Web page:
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Kite Flying Disrupts Power Supplies In Many Areas Of Delhi

With a large number of people, especially young children indulging in kite flying on the day, nine cases of trippings were reported from TPDDL areas by 4.30 PM, a company spokesperson said.

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Kite Flying Disrupts Power Supplies In Many Areas Of Delhi
Wholesale Kite Market at Lal Kuan, in Old Delhi.
Photo by Tribhuvan Tiwari/Outlook
Kite Flying Disrupts Power Supplies In Many Areas Of Delhi
outlookindia.com
2020-08-15T21:39:35+05:30

Power distribution companies on Saturday had a tough time dealing with cases of power tripping due to the festive kite flying across the city to celebrate Independence Day.

A total of 24 kite flying-related trippings were reported from different areas by BSES discoms BYPL and BRPL, and Tata Power Delhi Distribution Limited (TPDDL), discom spokespersons said.

"There were a total of 15 kite flying related trippings in BSES areas this year from different places including Najafgargh, Nangloi, R K Puram, areas near Siri Fort,  Mukherjee Park, Karol Bagh and others," said a BSES spokesperson.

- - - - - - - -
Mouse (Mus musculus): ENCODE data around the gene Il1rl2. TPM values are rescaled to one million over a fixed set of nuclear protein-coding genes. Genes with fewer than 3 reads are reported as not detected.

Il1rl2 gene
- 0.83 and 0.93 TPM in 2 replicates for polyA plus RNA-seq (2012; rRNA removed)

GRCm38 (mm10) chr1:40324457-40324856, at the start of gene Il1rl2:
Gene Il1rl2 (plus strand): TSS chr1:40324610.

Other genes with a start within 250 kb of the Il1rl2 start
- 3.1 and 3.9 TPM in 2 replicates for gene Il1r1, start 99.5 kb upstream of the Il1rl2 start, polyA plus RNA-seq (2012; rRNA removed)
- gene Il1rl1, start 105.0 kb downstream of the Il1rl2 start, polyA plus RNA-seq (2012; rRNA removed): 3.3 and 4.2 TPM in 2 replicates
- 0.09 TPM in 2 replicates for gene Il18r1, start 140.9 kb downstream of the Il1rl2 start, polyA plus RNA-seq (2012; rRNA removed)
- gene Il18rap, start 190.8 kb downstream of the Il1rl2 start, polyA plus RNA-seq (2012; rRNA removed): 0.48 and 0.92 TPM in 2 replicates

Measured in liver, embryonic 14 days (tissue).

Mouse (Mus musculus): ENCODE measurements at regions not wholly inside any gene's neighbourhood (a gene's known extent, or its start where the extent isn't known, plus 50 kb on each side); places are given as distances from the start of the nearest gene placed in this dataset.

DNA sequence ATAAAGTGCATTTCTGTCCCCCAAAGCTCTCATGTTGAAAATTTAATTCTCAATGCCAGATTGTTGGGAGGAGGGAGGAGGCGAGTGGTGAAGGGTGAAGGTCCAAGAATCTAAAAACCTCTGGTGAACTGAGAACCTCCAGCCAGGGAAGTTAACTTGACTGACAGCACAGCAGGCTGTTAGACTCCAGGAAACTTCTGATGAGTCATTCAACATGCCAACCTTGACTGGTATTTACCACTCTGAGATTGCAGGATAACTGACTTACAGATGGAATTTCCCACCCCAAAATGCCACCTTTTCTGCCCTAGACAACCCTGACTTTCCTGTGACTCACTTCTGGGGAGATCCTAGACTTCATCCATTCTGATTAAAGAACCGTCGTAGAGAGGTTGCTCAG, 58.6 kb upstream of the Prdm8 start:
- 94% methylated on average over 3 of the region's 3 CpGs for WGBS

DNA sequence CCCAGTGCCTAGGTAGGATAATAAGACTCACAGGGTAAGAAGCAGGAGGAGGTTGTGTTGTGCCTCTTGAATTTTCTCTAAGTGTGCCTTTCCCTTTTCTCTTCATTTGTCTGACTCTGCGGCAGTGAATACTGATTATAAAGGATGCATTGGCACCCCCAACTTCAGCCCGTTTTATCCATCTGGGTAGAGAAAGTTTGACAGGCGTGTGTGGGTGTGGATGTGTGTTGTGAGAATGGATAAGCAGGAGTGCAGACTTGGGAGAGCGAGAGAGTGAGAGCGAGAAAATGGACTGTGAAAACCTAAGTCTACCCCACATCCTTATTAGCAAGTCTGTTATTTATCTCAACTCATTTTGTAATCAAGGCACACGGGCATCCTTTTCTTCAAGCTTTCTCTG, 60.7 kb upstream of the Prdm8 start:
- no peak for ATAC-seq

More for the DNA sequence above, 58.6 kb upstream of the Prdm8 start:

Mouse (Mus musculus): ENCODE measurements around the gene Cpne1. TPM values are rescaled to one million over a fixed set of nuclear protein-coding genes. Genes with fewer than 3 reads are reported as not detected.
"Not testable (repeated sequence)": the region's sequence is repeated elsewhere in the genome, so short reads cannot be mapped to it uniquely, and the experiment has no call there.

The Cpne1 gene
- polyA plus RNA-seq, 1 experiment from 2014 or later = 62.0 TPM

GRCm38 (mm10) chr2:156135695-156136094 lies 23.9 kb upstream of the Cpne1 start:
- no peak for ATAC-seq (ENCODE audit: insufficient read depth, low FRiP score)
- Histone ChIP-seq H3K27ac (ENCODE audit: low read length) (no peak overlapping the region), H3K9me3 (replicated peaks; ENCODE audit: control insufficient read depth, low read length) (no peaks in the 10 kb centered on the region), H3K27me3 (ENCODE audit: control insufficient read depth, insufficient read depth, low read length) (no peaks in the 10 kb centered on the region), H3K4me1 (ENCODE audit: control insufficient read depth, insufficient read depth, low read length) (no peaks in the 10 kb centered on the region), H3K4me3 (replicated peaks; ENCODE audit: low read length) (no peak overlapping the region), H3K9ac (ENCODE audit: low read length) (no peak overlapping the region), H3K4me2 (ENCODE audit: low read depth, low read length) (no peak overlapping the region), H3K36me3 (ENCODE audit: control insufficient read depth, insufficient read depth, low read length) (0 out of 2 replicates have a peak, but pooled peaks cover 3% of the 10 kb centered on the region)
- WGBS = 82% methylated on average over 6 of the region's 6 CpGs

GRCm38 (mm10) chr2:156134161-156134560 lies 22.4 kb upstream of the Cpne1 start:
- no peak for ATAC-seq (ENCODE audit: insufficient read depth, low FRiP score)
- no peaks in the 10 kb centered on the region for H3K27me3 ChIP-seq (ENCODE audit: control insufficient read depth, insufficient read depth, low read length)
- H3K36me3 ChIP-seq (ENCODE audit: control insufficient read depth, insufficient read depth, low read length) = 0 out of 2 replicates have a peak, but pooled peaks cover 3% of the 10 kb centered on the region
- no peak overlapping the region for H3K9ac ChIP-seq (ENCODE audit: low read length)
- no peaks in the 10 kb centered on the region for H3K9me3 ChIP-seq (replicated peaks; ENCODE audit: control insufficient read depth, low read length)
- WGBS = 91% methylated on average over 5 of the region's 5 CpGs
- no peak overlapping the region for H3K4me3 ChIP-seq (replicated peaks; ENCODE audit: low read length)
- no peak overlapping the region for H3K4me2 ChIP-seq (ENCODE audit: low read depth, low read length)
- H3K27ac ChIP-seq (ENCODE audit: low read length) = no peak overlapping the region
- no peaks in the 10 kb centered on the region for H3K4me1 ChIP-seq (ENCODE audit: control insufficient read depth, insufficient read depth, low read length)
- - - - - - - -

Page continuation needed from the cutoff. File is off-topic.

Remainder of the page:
The electricity supply to affected areas, however, was restored within 15 minutes, he said.

With a large number of people, especially young children indulging in kite flying on the day, nine cases of trippings were reported from TPDDL areas by 4.30 PM, a company spokesperson said.

"Two  66/33 KV circuits and one power transformer also tripped. These trippings impacted power supply to approximately 12,000 consumers. Our team is working on a war footing to restore the supply at the earliest," he said.

The most impacted areas are Gulabi Bagh, Shastri Nagar, Mangeram Park, Hardev Park, Krishan Vihar, Vijay Vihar and sectors 28 and 29 in Rohini, he said.

The discoms had earlier issued advisories urging people not to use metal coated kite strings (manjha) and avoid flying kites near electrical installations, during Raksha Bandhan and Independence Day.

This year, the people were requested to be extra cautious due to the ongoing pandemic as an entanglement of metal coated manjha (kite string) may interrupt power supply to hospitals and other essential services resulting in inconvenience to all," said the TPDDL spokesperson.

According to estimates, tripping of one 33/66 KV overhead line can disrupt power supply to over 10,000 residents of an area and tripping of a single 11 KV line to over 2,500 residents, he said.

Last year, there were around 12 instances of kite flying-related trappings in TPDDLT areas, he added. 


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